Author Topic: Cleaning Woes  (Read 5456 times)

Offline 54Bucks

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Cleaning Woes
« on: November 24, 2011, 06:09:13 PM »
 Our 4 day Pa. Black Bear season just concluded. The weather for the first day was beautiful then it rained steadily the last 3 days. Perhaps the following will provide a chuckle, or a warning when using CO2 dischargers and/or felt overpowder wads between powder charge and ball.
 When it came time to clean my loaded unfired rifle I proceeded as usual. First using the CO2 discharger to blow out the load. Followed by plugging the vent and filling the bore with water for 5-10 minutes. I sloshed the water around and dumped it out, then propped it against the vice muzzled down for a few minutes. I then proceeded to run clean dry patches. Normally it takes about 5 patches- scrape the breech plug face- then another 5 patches to get the bore clean. Not this time! ?????? After about 15 patches I wasn't making any progress. So I guessed the CO2 cartridge was a little weak and left more powder in the bore than usual, so I repeated the plug the vent fill the bore with water step again. After draining I started with the dry patches again. And after another 15 patches I'm still not gaining ground. What the heck????? Luckily I usually poke the vent with a small pc. of braided copper wire. This helps clean out the vent and also captures anything present to show it may need some further attension. But this time the braided wire extracted some unusual fibres. Ureka! The CO2 discharger didn't blow out the felt wad. And when I'de run a dry cleaning patch I'de push all the wet unburned powder and felt wad back against the breech. A patch worm soon got me to where I could start step one. Then my standard cleaning process got the job done.
 Now you guys can all chuckle at my 2 hour cleaning adventure. Me I think I'll reconsider using a CO2 discharger to blow out an unfired charge before cleaning. Actually I think the bore is easier to clean after firing than it is using the CO2 discharger. Yeah I think I'll keep the discharger in the range box for anyone who forgets to use powder before running a ball.

Offline smylee grouch

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Re: Cleaning Woes
« Reply #1 on: November 24, 2011, 06:45:28 PM »
Sounds like the discharger worked ok other wise, just use a worm to remove wad before cleaning. I rigged up an adapter for my air compresor that works ok when I need to do that at home, cheaper that co2 cartridges.  Happy Thanksgiving.   Smylee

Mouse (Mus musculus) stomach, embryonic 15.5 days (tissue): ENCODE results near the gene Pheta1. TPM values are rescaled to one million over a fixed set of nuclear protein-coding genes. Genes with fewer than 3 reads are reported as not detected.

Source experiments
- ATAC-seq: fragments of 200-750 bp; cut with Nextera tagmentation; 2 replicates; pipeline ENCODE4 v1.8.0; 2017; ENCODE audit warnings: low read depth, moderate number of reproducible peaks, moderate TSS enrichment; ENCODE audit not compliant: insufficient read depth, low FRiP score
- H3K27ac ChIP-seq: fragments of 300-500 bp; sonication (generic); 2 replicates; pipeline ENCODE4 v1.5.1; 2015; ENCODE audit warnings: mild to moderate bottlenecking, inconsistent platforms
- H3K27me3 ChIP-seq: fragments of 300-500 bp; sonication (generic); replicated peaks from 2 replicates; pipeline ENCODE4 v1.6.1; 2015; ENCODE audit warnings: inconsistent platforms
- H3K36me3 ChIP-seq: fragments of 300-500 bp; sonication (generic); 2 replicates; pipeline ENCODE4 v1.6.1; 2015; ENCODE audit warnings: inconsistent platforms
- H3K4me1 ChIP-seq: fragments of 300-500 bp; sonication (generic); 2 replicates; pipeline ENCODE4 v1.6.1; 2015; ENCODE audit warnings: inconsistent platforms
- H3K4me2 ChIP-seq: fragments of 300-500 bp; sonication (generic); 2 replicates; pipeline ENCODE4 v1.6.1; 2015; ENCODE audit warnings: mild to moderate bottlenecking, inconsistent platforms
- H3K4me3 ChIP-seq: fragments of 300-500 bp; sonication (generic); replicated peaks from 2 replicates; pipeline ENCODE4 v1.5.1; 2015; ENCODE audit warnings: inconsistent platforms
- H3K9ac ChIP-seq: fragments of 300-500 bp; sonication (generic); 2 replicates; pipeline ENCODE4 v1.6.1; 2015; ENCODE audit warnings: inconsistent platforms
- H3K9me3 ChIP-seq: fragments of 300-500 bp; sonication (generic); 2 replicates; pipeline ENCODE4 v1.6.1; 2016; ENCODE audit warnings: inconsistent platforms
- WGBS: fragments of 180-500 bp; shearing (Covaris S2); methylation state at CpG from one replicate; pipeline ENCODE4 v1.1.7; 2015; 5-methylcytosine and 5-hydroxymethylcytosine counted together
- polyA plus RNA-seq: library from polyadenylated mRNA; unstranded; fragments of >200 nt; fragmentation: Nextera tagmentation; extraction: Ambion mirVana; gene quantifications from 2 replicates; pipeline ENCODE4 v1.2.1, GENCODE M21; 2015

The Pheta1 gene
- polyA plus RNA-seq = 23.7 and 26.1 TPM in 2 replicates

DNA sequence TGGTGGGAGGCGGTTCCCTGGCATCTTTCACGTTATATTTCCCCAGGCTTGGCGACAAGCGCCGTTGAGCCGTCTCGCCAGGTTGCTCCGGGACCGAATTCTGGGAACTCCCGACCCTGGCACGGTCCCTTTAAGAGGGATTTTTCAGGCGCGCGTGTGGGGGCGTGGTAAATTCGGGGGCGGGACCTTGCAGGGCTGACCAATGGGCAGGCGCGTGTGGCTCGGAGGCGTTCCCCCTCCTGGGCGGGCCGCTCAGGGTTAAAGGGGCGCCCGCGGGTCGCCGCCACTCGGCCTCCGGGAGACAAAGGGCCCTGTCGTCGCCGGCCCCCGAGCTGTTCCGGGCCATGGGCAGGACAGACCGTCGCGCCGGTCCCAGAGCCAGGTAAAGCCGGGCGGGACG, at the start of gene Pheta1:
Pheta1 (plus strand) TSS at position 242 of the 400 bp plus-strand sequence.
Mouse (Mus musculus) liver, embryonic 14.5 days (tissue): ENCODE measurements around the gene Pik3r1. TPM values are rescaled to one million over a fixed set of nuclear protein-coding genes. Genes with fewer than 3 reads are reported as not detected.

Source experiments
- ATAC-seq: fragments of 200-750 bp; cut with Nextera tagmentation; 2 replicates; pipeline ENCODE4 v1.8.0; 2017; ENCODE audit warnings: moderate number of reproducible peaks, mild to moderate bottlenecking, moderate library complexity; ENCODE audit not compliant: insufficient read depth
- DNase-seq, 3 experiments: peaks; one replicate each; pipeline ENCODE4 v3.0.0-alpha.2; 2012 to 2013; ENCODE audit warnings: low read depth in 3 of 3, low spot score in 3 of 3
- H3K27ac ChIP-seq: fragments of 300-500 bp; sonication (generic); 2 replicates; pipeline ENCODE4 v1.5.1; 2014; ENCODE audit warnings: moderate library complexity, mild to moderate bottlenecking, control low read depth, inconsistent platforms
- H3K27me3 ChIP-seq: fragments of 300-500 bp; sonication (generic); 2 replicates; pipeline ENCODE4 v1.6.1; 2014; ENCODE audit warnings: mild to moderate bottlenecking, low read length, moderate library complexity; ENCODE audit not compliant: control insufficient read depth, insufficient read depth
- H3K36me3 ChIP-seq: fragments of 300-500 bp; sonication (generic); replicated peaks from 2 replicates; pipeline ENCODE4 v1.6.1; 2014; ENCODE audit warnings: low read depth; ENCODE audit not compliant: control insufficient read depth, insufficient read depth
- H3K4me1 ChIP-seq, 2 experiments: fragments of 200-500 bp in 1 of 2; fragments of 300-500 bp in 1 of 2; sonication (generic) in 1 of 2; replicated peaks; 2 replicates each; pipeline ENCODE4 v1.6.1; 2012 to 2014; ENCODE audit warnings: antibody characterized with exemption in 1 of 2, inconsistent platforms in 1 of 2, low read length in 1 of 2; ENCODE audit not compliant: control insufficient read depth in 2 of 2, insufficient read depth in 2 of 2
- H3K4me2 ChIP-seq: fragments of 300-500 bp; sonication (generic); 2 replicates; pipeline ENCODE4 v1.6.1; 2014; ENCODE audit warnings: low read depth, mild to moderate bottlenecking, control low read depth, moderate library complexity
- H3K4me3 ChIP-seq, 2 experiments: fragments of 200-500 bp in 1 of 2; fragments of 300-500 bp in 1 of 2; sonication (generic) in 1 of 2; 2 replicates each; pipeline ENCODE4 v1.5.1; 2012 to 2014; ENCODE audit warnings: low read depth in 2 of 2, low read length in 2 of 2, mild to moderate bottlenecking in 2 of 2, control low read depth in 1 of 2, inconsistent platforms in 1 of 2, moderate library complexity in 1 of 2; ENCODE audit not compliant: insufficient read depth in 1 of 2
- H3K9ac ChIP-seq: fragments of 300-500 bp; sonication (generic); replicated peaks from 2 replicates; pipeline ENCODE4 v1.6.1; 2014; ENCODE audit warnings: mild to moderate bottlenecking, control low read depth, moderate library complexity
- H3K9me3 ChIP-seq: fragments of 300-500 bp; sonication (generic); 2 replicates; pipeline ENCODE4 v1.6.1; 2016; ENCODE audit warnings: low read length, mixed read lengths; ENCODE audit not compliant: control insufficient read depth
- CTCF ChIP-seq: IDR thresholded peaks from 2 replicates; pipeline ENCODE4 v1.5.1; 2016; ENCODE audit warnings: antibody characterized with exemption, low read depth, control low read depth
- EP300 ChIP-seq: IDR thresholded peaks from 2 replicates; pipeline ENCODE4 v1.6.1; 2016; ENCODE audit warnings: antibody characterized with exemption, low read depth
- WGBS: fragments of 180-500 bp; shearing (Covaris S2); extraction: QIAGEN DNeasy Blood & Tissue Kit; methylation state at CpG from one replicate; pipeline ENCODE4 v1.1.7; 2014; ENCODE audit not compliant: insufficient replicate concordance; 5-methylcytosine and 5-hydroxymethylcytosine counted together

Offline Dphariss

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Re: Cleaning Woes
« Reply #2 on: November 24, 2011, 07:07:16 PM »
Allowing powder fouling to set in the barrel wet is not a good idea. Water makes  fouling corrosive. I dump in some water (in fixed breeched guns) then slosh it and dump, wet patch, then repeat the process another time or two and then a few wet patches then dry.
If there is powder in the bore I use a worm on it. I always shoot mine out before returning the civilization but got a rifle wet ::) in the snow tagging a deer the other day and pulled it and had to worm the powder out. Then did the slosh thing about three times to wash out the powder.

The need for long soaks, if there is one, can be the result of improperly breeched barrels with fouling traps at the breech which can make cleaning very difficult.

Dan
No, sir, I don't give 'em $#*!, I just tell the truth and they think it's $#*!. Harry S Truman

Daryl

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Re: Cleaning Woes
« Reply #3 on: November 25, 2011, 06:57:16 PM »
From time to time, I used to plug the vent, pour cold water into the bore and let it sit for 10 or 15 minutes, then dump it, re-fill and repeat, patching it out. Usually 6 patches would clean and dry the bore. This type of cleaning was at Rondy, while making supper and getting ready for the evening's 'events'. 

The reason I bring this up, is that Dan is correct about the fouling + water = corrosive, so I'll cease and desist this type of cleaning from now on- dumping, sloshing, patching will work just fine if I don't want to use a bucket/pump water in and out treatment. So far, I haven't damaged a barrel doing this, but just to be safe, I'll stop with the soaking.

Offline westerner

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Re: Cleaning Woes
« Reply #4 on: November 25, 2011, 11:25:27 PM »
CO2 Discharger?  ???   EEEGADS!   But why?   ??? ???

Thats what you get for messing with technology.   :P   ;D


                 Joe.  :)